Script to enable/disable CloudFlare DDoS protection automatically

Some of you may regularely see application layer 7 attacks on your sites that are behind CloudFlare, apparently L7 attacks are usually the only attacks that can shutdown a site covered by CloudFlare (if you don’t leak your origin IP).

The normal solution for these attacks is to go to the CloudFlare control panel and enable “I’m under attack” mode, but what if you’re not online to do this or if you don’t instantly notice an attack is coming in?
It gets even worse: If the attack runs for a long time without you taking any action, CloudFlare will temporarily route all traffic directly to the origin IP (exposing it to the attacker). You’d have to watch your sites for attacks constantly to not risk getting temporarily routed directly to your origin IP.

That’s why I created a simple script to automatically turn CloudFlare’s DDoS protection page on/off in case of an attack.

The script watches the server load and if it’s over a certain threshold, acts accordingly.

For this script you need to have curl installed:

apt-get install curl

First let’s create a directory to work in:

mkdir /etc/ddos

Here’s the script that enables the DDoS protection page:

nano /etc/ddos/ddos.sh

Content of the file:

cat /proc/loadavg | colrm 6 > ddos.ini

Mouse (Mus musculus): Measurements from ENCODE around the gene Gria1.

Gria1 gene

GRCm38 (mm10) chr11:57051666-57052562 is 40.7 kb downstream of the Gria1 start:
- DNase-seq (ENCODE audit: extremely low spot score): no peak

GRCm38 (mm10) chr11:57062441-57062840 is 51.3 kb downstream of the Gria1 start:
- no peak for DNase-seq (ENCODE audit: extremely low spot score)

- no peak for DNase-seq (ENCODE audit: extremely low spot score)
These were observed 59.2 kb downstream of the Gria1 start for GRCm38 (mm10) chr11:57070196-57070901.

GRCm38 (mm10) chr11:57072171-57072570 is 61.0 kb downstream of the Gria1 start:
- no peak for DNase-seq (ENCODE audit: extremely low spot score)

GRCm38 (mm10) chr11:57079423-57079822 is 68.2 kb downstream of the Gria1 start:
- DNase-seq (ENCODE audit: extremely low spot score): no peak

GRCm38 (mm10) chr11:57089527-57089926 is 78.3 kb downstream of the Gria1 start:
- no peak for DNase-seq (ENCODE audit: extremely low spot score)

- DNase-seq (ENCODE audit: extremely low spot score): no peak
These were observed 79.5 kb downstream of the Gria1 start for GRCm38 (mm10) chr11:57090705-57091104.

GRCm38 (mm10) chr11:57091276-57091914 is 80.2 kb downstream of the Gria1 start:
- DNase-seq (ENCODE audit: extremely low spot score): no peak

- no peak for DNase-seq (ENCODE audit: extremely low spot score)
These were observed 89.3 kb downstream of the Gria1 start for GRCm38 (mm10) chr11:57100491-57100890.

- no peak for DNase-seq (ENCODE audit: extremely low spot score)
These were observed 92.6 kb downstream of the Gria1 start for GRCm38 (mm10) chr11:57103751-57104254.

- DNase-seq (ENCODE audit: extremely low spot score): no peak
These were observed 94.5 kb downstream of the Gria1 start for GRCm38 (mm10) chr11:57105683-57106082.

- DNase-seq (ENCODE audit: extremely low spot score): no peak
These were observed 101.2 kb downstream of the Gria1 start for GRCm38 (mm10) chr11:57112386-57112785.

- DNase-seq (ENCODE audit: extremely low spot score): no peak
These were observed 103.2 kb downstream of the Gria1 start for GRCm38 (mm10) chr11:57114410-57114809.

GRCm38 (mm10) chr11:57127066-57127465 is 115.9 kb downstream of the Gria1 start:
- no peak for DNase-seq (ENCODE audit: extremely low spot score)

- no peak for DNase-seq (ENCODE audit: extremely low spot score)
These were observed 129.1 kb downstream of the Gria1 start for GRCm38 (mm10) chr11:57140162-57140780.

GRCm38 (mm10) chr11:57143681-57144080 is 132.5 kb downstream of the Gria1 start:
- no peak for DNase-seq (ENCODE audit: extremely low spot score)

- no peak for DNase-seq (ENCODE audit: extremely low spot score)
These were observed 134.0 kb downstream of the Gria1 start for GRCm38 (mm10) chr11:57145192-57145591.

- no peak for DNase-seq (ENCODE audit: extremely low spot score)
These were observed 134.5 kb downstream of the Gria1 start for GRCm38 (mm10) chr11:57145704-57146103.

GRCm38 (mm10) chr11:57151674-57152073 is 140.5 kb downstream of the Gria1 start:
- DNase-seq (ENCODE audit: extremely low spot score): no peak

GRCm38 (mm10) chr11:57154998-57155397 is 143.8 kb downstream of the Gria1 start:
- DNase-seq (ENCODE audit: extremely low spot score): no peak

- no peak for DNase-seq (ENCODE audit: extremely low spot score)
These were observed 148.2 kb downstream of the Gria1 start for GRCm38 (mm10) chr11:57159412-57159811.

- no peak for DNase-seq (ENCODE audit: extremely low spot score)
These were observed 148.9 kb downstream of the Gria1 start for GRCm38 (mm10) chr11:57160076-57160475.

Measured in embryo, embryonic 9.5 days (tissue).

FILE=ddos.ini
grep -w "[0.00-6.00]" $FILE >/dev/null 

if [ $? -eq 0 ]
then
 exit
else
 sh /etc/ddos/attack.sh
fi

Let me explain everything that the script does:

– cat /proc/loadavg | colrm 6 > ddos.ini #grabs the server load and saves it into a file called ddos.ini

– grep -w “[0.00-6.00]” $FILE >/dev/null #checks if the server load is between 0 and 6 (you can change that to different values)

– if [ $? -eq 0 ] #If the server load is between 0 and 6, the script will do nothing

– else #If it is not between 0 and 6, we will run /etc/ddos/attack.sh, the file which enables the DDoS protection page

We also need to create the script, that will enable the DDoS protection page:

nano /etc/ddos/attack.sh

Content of the script:

curl https://www.cloudflare.com/api_json.html \
 -d 'a=sec_lvl' \
 -d 'tkn=tkn' \
 -d 'email=mail@domain.com' \
 -d 'z=domain.com' \
 -d 'v=help'

Let me explain this script aswell:

– curl https://www.cloudflare.com/api_json.html \ #requests access to the CloudFlare API

-d ‘a=sec_lvl’ \ #chooses “security level” as the option to change

-d ‘tkn=token’ \ #Your CF token, you can find it here (API key)

-d ’email=mail@domain.com’ \ #Your CloudFlare E-Mail-Address

-d ‘z=domain.com’ \ #Your domain that you want to protect

-d ‘v=help’ #Changes the security level to “I’m under attack” (enables the DDoS protection page)

 

After saving both scripts, make them executable:

chmod u+x /etc/ddos/ddos.sh
chmod u+x /etc/ddos/attack.sh

Now you can run ddos.sh as a cronjob every 15 seconds to constantly check for a high server load and enable the CloudFlare DDoS protection page accordingly:

crontab -e

At the end of the file add this:

* * * * * sh /etc/ddos/ddos.sh
* * * * * ( sleep 15 ; sh /etc/ddos/ddos.sh )
* * * * * ( sleep 30 ; sh /etc/ddos/ddos.sh )
* * * * * ( sleep 45 ; sh /etc/ddos/ddos.sh )

An example of how the file could look like:

# 0 5 * * 1 tar -zcf /var/backups/home.tgz /home/
#
# For more information see the manual pages of crontab(5) and cron(8)